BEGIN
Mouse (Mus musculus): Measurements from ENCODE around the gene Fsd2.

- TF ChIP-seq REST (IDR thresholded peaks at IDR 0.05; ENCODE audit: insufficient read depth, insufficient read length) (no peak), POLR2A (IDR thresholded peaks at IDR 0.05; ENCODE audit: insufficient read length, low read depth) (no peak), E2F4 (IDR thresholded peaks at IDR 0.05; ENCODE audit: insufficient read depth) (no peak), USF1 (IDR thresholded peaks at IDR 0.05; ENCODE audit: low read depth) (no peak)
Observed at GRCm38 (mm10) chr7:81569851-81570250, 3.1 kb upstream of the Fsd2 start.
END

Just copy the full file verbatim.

Mouse (Mus musculus): Measurements from ENCODE around the gene Fsd2.

- TF ChIP-seq REST (IDR thresholded peaks at IDR 0.05; ENCODE audit: insufficient read depth, insufficient read length) (no peak), POLR2A (IDR thresholded peaks at IDR 0.05; ENCODE audit: insufficient read length, low read depth) (no peak), E2F4 (IDR thresholded peaks at IDR 0.05; ENCODE audit: insufficient read depth) (no peak), USF1 (IDR thresholded peaks at IDR 0.05; ENCODE audit: low read depth) (no peak)
Observed at GRCm38 (mm10) chr7:81569851-81570250, 3.1 kb upstream of the Fsd2 start.